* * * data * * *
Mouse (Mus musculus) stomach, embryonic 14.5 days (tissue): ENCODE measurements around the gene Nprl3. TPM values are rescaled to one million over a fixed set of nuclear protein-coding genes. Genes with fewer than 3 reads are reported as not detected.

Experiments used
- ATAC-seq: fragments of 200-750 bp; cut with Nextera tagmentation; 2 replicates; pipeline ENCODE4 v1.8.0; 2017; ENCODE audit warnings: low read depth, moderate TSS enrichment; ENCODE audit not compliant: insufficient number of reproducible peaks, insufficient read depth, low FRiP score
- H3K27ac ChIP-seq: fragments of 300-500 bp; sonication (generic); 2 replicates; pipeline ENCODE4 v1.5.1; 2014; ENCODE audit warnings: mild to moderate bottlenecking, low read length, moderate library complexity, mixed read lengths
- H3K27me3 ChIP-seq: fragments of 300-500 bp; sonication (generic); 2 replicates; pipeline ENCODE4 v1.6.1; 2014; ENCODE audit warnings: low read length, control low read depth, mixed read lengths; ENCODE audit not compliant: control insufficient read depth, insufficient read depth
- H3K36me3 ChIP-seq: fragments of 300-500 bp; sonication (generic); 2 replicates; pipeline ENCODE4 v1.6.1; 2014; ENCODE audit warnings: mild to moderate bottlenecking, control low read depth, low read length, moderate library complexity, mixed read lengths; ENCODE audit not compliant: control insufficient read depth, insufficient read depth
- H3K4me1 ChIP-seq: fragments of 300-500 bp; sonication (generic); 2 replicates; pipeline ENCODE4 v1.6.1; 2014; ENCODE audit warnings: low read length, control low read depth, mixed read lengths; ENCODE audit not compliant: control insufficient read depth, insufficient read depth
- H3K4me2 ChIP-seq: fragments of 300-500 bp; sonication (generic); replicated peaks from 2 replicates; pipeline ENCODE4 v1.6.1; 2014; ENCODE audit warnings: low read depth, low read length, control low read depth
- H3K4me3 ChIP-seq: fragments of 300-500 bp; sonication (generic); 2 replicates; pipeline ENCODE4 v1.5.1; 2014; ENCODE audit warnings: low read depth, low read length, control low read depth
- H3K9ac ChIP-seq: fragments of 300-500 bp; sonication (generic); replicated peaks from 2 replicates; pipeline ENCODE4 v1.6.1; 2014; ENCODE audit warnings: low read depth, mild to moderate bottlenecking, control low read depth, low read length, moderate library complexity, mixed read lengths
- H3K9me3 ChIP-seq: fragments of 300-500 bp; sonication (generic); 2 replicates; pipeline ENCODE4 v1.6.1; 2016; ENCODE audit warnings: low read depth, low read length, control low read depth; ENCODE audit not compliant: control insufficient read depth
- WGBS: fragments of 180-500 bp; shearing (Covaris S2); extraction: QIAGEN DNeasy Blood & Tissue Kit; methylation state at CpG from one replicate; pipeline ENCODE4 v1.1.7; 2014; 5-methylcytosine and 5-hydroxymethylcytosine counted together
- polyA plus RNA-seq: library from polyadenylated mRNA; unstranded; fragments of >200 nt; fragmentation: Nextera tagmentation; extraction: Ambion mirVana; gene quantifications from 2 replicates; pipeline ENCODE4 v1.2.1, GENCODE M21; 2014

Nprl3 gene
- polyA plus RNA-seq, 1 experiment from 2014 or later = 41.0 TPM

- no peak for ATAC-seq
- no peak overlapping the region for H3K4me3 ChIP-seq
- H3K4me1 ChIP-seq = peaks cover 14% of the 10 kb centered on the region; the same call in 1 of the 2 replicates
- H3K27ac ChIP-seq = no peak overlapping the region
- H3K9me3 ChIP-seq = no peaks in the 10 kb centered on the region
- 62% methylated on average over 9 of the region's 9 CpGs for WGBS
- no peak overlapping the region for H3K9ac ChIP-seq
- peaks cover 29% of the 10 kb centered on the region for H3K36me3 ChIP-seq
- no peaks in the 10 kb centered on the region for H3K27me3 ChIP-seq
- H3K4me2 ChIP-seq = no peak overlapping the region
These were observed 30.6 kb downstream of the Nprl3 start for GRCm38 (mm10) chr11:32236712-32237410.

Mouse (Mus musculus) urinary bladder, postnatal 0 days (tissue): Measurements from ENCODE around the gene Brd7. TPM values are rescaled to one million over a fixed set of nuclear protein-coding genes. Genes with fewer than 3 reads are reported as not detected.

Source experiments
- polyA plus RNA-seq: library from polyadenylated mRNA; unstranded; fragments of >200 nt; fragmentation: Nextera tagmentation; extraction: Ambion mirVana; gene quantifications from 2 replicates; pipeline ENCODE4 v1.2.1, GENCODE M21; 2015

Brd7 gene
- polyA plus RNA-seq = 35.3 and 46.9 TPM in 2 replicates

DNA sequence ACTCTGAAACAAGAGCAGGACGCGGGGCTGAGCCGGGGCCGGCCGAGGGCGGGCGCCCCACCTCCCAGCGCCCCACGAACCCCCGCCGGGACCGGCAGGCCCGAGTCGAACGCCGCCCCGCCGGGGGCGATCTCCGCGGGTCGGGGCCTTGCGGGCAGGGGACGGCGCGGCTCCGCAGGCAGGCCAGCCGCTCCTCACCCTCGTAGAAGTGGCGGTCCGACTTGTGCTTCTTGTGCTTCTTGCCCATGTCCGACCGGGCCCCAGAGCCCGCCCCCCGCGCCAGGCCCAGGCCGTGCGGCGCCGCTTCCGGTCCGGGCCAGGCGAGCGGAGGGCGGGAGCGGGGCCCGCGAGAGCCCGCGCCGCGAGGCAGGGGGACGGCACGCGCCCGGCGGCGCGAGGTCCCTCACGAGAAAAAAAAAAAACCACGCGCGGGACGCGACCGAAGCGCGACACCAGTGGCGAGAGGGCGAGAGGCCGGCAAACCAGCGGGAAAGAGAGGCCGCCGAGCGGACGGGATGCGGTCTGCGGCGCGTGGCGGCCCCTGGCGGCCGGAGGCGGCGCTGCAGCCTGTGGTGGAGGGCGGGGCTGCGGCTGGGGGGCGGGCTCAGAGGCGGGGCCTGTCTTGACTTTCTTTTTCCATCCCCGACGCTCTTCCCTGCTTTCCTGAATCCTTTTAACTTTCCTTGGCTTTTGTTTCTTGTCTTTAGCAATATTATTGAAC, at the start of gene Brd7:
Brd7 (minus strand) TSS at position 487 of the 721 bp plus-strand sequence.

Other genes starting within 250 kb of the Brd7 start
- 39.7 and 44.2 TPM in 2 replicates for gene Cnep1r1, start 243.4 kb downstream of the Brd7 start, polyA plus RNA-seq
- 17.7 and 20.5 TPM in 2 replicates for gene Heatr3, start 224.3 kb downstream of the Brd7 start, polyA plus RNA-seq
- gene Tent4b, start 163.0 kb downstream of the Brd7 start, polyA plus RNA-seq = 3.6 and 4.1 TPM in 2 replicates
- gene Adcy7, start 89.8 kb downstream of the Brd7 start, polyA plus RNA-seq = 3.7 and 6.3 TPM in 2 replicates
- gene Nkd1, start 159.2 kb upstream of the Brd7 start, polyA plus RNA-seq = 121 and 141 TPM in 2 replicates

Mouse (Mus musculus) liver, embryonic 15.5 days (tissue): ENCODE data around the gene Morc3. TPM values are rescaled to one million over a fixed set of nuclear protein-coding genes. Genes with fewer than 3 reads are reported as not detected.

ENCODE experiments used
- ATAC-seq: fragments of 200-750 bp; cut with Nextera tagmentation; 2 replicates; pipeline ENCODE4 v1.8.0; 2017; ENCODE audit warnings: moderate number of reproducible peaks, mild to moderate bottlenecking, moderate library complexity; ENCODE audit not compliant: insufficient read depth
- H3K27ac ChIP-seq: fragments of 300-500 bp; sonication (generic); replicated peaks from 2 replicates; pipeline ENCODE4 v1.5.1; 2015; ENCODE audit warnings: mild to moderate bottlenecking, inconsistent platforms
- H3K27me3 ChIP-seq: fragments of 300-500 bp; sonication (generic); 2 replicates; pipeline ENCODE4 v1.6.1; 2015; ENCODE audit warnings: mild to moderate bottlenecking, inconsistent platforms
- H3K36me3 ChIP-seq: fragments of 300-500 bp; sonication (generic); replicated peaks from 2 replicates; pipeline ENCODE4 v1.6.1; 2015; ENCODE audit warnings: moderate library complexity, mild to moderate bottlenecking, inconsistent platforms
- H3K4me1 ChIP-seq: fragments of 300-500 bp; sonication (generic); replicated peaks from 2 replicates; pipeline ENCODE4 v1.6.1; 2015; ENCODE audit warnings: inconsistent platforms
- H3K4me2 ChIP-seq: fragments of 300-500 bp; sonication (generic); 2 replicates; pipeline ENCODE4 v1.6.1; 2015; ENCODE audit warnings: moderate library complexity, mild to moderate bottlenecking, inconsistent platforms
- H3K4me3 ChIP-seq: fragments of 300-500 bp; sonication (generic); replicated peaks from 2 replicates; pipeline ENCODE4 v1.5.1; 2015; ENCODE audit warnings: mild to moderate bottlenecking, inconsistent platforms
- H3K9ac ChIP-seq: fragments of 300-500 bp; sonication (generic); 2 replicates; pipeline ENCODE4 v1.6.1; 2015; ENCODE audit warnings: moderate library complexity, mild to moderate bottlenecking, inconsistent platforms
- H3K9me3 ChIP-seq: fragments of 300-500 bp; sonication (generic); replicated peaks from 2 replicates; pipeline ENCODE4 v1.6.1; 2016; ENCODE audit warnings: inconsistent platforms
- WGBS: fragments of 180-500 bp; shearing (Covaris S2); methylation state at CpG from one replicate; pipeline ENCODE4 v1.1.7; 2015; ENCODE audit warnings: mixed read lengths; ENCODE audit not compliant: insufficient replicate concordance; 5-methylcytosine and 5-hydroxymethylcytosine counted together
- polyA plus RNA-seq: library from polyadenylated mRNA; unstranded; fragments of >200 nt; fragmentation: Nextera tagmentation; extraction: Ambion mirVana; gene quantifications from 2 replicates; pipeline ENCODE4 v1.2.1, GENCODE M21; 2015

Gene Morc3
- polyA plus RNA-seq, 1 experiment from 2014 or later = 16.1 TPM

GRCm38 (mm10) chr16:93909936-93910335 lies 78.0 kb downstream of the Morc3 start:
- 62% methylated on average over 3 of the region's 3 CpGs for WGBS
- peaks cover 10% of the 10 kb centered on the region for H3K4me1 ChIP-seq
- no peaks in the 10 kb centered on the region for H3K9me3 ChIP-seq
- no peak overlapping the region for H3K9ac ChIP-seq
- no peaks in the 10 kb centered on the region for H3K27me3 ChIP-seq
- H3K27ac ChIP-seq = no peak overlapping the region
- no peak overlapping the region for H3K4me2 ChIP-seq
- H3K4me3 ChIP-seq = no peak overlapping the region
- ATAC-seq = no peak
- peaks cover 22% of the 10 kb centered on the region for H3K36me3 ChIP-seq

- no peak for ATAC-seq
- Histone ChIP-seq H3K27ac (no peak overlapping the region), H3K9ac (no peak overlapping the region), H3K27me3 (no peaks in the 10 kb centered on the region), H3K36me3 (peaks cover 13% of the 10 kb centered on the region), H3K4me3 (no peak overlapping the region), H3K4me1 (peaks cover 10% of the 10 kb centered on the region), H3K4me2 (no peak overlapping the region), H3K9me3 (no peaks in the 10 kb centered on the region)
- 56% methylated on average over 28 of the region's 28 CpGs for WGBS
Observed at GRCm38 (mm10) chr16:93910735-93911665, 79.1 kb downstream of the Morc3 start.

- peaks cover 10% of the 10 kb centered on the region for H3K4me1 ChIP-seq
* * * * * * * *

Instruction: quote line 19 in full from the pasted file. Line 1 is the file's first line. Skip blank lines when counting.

- H3K27ac ChIP-seq = no peak overlapping the region